February 24, 2013 20:54
Patarkatsishvili's mother hopes new Georgian govt will clear up details of Imedi TV deal
TBILISI. Feb 24 (Interfax) - The family of late Georgian billionaire Badri Patarkatsishvili said it is time all persons involved in the "criminal expropriation" of the Imedi television company got the punishment they deserve.
"The wrong the previous government did to Imedi must be exposed and all those involved in this must get the punishment they deserve," the Imedi founder's mother Natela Patarkatsishvili said in an interview published by the Kviris Palitra newspaper (Weekly Palette) on Sunday.
Reports said earlier that the Georgian Finance Ministry's investigators brought criminal charges on Saturday against Tbilisi Mayor Gigi Ugulava and blamed him for being directly involved in a fraud that led to change of Imedi's owner.
"It has yet to be established what role Saakashvili, ex-economics minister Arbeladze, the Georgia Media Production Group and Ugulava played in this case," Natela Patarkatsishvili said in commenting on the official confession made by the then Imedi owner Joseph Kay, who named these and other people, including the wanted ex-defense minister David Kezerashvili.
Kay, her sister's son, who once misappropriated Badri's assets, has made the confession for the only purpose of making peace with the family, she said. "This monster, in collusion with the government, wanted to destroy us. He betrayed Badri and struck a deal with the government, driven by the desire to gain control of my son's assets," Patarkatsishvili said.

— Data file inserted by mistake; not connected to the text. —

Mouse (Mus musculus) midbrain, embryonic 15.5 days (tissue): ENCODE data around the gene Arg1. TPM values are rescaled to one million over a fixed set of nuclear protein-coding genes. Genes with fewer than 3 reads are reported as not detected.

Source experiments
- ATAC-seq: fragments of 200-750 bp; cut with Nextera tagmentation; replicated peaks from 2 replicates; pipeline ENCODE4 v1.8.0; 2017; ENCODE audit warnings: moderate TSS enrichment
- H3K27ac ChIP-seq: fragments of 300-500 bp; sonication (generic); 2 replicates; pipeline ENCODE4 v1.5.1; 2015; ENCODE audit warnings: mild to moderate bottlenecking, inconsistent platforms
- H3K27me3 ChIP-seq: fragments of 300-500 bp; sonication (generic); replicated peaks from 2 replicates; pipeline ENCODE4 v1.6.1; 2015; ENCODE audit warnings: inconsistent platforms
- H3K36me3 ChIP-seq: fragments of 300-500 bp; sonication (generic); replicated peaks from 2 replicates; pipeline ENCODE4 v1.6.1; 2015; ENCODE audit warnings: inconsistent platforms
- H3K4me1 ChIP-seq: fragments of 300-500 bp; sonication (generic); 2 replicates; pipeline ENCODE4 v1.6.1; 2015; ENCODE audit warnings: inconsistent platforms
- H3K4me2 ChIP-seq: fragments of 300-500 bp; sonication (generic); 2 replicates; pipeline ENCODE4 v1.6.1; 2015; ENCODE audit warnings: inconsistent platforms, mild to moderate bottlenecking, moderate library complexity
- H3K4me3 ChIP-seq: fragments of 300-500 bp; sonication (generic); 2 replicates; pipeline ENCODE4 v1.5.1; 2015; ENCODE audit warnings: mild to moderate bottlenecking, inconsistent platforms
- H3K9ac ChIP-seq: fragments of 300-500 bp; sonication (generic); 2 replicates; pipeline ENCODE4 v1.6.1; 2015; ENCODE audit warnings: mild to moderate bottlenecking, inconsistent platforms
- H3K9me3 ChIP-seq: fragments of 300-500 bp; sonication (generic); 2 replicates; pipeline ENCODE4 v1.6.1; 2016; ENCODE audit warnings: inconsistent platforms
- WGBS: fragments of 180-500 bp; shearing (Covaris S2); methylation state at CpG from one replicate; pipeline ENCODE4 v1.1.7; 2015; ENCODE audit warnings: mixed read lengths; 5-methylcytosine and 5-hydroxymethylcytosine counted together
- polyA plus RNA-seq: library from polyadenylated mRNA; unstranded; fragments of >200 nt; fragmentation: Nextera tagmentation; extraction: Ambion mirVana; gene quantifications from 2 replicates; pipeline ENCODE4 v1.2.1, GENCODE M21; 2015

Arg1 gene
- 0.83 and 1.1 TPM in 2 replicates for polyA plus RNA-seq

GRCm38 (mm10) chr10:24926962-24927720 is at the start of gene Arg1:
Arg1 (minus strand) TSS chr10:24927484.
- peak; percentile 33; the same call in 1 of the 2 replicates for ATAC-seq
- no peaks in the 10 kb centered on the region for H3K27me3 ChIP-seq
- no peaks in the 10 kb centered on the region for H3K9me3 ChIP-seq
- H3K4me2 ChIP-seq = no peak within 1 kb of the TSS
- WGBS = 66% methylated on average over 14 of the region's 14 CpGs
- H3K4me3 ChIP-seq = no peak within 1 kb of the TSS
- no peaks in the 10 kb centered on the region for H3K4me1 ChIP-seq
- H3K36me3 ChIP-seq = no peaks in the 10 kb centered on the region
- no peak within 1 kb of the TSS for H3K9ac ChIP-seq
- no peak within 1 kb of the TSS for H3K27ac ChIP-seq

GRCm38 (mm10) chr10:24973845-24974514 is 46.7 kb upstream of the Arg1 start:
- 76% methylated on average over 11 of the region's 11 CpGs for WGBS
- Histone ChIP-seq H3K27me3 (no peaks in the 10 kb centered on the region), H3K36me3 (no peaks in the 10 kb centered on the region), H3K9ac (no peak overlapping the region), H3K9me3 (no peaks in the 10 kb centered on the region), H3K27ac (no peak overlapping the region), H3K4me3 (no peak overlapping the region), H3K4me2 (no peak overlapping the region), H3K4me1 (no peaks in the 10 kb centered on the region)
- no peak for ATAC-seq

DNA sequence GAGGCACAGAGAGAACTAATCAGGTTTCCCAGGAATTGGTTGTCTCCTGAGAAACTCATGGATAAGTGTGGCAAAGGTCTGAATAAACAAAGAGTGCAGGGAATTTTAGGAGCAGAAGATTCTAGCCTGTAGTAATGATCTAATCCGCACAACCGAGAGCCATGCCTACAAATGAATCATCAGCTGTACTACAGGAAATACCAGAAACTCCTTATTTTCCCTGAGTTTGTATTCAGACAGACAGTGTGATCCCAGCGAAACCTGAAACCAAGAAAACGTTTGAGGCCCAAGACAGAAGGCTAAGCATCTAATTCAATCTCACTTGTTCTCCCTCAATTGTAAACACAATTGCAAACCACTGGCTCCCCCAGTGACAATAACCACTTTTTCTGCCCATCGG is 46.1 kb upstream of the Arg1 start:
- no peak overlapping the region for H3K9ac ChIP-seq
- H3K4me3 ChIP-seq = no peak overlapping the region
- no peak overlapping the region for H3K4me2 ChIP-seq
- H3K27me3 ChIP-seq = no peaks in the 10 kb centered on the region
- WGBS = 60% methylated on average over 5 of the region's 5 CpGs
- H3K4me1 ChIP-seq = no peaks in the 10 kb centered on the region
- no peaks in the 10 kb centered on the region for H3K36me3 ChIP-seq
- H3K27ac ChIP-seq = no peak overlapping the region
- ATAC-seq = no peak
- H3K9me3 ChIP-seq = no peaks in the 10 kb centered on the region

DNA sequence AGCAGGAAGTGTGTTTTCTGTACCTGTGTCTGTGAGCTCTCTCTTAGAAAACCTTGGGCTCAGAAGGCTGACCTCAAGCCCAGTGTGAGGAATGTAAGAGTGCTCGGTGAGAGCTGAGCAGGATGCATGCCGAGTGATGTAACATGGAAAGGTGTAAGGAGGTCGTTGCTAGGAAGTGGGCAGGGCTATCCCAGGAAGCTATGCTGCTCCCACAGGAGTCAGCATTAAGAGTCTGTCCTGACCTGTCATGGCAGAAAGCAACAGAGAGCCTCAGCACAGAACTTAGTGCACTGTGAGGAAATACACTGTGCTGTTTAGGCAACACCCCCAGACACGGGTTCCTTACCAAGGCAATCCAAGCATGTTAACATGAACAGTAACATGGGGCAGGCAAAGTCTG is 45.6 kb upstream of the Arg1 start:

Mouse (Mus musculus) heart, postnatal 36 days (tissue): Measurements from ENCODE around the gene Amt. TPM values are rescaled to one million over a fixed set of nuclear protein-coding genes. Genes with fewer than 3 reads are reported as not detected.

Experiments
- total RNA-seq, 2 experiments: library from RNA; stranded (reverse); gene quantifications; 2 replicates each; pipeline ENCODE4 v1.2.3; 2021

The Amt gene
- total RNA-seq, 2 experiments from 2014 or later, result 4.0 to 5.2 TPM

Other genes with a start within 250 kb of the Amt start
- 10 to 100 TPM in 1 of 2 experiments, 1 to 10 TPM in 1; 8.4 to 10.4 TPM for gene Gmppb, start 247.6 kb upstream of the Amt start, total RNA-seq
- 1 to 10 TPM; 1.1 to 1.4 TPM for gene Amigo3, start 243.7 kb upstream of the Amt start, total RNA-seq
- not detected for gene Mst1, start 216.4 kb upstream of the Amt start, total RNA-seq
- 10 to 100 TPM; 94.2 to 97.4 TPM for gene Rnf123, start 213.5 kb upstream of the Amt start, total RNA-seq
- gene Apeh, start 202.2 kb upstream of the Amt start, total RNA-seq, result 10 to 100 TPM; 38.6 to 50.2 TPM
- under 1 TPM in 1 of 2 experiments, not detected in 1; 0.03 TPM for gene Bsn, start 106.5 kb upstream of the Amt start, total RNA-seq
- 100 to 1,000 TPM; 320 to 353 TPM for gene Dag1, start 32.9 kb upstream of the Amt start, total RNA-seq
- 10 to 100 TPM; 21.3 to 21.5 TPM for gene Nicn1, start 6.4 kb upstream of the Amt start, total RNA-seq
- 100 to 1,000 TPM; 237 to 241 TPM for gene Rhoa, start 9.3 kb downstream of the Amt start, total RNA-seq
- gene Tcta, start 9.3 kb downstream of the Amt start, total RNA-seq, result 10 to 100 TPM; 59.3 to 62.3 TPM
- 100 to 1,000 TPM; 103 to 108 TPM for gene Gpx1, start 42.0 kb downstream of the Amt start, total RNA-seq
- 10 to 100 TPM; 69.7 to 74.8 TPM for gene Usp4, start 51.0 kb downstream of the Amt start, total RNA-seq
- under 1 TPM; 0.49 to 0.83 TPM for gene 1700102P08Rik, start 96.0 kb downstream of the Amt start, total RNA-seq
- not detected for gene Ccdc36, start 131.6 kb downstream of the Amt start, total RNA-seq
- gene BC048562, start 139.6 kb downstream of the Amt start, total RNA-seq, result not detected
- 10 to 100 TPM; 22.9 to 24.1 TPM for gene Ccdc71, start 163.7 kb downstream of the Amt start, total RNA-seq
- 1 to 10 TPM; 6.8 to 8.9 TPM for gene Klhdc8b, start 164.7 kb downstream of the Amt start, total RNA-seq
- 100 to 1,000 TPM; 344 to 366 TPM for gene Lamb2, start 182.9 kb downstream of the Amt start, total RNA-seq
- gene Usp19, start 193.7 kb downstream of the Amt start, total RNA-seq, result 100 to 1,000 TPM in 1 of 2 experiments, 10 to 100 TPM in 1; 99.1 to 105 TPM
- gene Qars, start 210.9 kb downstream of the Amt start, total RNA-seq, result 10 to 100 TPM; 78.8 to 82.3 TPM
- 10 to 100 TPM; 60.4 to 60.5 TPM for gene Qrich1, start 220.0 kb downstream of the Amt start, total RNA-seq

"So much injustice has got accumulated in Georgia over the past few years!" she said. "The more clarity the new government gives to what was going on, the faster they clear up the crimes and punish the criminals, the better," she added.
Reports said earlier that U.S. citizen, businessman Joseph Kay returned a 10% stake in Georgian Media Production Group, including Imedi, to the Patarkatsishvili family in November 2012, following court litigation, which made Badri Patarkatsishvili's widow Inna Gudavadze the sole owner of the television channel.
Imedi was set up by Patarkatsishvili in 2003 and it was once the leading opposition television channel. After he joined politics he handed Imedi assets over in management to Rupert Murdoch's News Corporation. Following a protest rally in Tbilisi in November 2007, riot policemen broke into Imedi and cut the broadcasts short.
Patarkatsishvili died of a heart attack in London in February 2008. Imedi was expected to pass over to the widow, but Badri's brother Kay claimed control over the TV company and Imedi found itself under Georgia Media Production Group's control following a series of deals.
(Our editorial staff can be reached at firstname.lastname@example.org)
February 19, 2019
India has placed orders for Russian weapons, military hardware worth $10bln
U.S. WANTS TO RUIN SYRIA AND UNDERMINE ITS INFRASTRUCTURE - SYRIAN PRESIDENTIAL ADVISOR SHAABAN
Source in Rogozin's circle denies his contacts with U.S. NRA members in 2015
Ruble inches up against dollar, euro on higher oil
GROWING ISIL'S INFLUENCE IN AFGHANISTAN CONSTITUTES DIRECT THREAT TO CSTO MEMBER STATES - BOGDANOV
RUSSIA READY TO COOPERATE WITH OTHER STATES TO ELIMINATE TERRORIST HOTBEDS REMAINING IN SYRIA - BOGDANOV
SYRIA'S IDLIB TO BE FREED FROM TERRORISTS - BOGDANOV
Mixed start for Russian stocks, MOEX and RTS move up to 0.1% either way
Moscow preparing to claim its diplomatic property in U.S. court - newspaper
Banks have 2096.5 bln rbs on CBR correspondent accounts on February 19
Results of forex trading on Moscow Exchange on February 18
Space tourists can follow Gagarin route to fly over Earth - Rogozin
Moscow's Atrium shopping mall gets bomb threat - source